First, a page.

The Brief, powered by Eurogas – Squaring the circle of the Irish border

The Brief is EURACTIV's evening newsletter.

One of the three big issues in the first phase of Brexit talks, next to the financial settlement and citizens’ rights, is the problem of the Irish border – the UK’s only physical contact with the rest of the EU.

No one wants a ‘hard border’ on the island, which is co-habited by EU and eurozone member Ireland and the UK province of Northern Ireland. But strictly speaking, a border will be needed if and when the UK leaves the EU. This is why negotiators speak of “flexible and imaginative solutions”.

One such flexible and imaginative solution could be that the UK leaves the EU’s internal market and customs union but Northern Ireland remains part of the customs union.

The customs union is a principal component of the EU. No customs duties are levied on goods travelling within the customs union and – unlike a free trade area – members of the customs union impose a common external tariff on all goods entering the union.

The European Parliament’s Brexit point man Guy Verhofstadt, who can afford to be more outspoken that the real EU negotiator Michel Barnier, promoted this idea on a recent visit to Northern Ireland.

But Northern Ireland remains a deeply divided society and his plea was rejected by the Unionists, who traditionally want closer links with Great Britain.

What makes things more difficult is that a small Northern Irish party, the Democratic Unionist Party (DUP), is in coalition with Theresa May’s Tories. In contrast, the Republicans, Sinn Féin, are supportive of Verhofstadt’s proposal.

More importantly, the Republic of Ireland is also supportive. Irish Justice Minister Charlie Flanagan went to London on Wednesday  to lobby for avoiding a hard border by keeping Northern Ireland inside the customs union.

Diplomats say the border issue is deadlocked because Northern Ireland doesn’t have its own government proper. It has a so-called “Northern Ireland Executive” in which no-one, not even the first minister, has competence on the issue.

Under the 1998 devolution arrangement, the government and parliament in London are responsible for ‘reserved’ and ‘excepted matters’ in Northern Ireland.

Reserved matters are a list of policy areas (such as civil aviation, units of measurement, and human genetics), which the Westminster Parliament may eventually devolve to the Northern Ireland Assembly at some time in the future. Excepted matters (such as international relations, taxation and elections) are never expected to be considered for devolution.

So the issue is that there is no one to talk to in Belfast, and that the two main forces there are at loggerheads. The flexible and imaginative solution would be for the UK to devolve more power to Northern Ireland so that its government can move forward. And the experience could then be repeated with Gibraltar.

Gas is an ideal partner for balancing variable renewable electricity production
and demand. Gas can also be renewable. Renewable gas can be used in all
sectors – heating, transport and power generation – and can be a strong force in
Europe’s energy transition. Join our Annual Conference to learn more.

The Roundup

Tiny Denmark could block giant Russian gas pipe project: if approved, the new law would require all projects that could pose a potential threat to the nation to be agreed by defence and security ministers. Bye-bye Nord Stream 2?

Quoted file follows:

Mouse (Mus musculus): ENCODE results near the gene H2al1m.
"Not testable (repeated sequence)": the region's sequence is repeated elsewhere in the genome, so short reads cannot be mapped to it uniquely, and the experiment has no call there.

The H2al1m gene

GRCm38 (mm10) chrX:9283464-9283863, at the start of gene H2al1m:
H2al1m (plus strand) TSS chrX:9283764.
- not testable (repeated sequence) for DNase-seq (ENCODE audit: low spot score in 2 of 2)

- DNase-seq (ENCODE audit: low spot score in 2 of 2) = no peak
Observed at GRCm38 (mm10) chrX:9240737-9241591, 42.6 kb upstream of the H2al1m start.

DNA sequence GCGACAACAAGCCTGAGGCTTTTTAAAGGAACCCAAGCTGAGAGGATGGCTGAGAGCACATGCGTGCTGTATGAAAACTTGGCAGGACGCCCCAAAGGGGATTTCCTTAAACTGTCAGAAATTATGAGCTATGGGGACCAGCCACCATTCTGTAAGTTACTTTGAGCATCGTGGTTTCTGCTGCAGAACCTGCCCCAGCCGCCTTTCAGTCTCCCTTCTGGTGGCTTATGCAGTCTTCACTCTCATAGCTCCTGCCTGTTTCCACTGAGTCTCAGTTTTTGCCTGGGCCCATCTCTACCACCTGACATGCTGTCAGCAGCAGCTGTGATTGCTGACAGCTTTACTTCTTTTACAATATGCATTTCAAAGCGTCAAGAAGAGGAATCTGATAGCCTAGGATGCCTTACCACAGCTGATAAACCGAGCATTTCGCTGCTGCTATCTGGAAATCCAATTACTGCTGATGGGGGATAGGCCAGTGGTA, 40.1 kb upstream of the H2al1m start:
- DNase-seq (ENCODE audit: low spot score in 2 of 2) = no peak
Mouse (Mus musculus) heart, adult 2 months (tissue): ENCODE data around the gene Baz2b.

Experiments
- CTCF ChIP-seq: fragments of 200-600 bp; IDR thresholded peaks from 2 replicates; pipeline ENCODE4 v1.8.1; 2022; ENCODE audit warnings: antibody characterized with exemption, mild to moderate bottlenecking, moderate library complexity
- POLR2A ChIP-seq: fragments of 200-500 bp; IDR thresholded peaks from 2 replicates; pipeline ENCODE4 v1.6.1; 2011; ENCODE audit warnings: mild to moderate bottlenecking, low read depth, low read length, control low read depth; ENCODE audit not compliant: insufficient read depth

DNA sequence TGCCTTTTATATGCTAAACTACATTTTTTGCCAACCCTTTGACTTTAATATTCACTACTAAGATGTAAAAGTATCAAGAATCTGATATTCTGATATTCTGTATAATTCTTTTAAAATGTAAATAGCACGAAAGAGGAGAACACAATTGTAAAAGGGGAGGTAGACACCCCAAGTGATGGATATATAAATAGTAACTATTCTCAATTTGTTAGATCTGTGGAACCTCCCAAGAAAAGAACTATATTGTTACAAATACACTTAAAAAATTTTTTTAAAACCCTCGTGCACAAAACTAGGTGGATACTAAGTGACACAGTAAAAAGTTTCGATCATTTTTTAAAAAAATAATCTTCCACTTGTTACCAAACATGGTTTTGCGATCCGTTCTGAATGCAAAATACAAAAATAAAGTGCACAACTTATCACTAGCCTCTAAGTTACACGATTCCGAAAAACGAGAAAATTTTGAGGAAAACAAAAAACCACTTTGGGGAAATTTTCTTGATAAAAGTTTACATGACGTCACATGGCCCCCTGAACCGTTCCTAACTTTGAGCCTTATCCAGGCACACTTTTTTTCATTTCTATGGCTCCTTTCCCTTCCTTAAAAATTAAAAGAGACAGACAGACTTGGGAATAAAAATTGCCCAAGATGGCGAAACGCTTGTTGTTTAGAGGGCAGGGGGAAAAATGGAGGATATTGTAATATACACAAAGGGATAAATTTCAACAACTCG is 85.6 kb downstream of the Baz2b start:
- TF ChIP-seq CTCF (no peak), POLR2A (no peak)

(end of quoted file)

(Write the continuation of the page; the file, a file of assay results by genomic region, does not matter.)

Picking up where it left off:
France and Germany seek to reform cohesion funds, by making receipt of grants contingent upon the respect for the rule of law and proportional taxation for businesses. Stopping the EU bonanza could deepen the East-West divide.

Poland’s public investment relies heavily on EU cohesion funds, a new report shows. Its olitical relations with Brussels – a little less smooth.

Where will we sit? This is the question Macron’s party is asking ahead of the 2019 election, as the French president considers launching his own political group in the Brussels hemicycle.

Energy self-sufficiency is France’s next objective. To do so, it will seek to more than double its solar capacity. But the issue stays the same: storage capacity.

Science fiction or science fact? To bring European farming into the digital era, we need to bridge the digital divide.

Little-known central Asia republics suggest ambitious proposal. Plagued by uranium pollution and losing the world’s biggest lake to Russian pollution, Kazakh president urges UN members to transfer 1% of their defence budgets to sustainable development.

100 global cities are driving the switch to sustainability. Read how in our interview with Michael Berkowitz, president of the 100 Resilient Cities initiative.

Efficiency, greenhouse gas savings and low noise should be enough reasons to go electric. But the car industry needs a push from policymakers, writes Kristian Ruby of Eurelectric.

Ageing population, high unemployment, austerity: are welfare states a thing of the past? Perhaps not, if the public and private sector work together to protect the most vulnerable. Read our interview with insurer-in-chief Gary Shaughnessy of Zurich.

In 2020, 80% of drugs consumed would be generic – great news for health budgets, but the pharma industry with have little incentive to innovate. The Commission comes to its aid with a plan for “second-generation” patents.

The EU is lagging behind on its target of cutting cancer deaths by 15% by 2020. But thrombosis – a blood clot in your leg veins- is a leading cause of death in cancer patients, and it can be prevented.

Look out for…

Austria goes to the polls on Sunday. Whizkid Sebastian Kurz, the 31-year-old leader of the People’s Party, is tipped to become Europe’s youngest head of government.

Views are the author’s

Share the Brief

Subscribe to our newsletters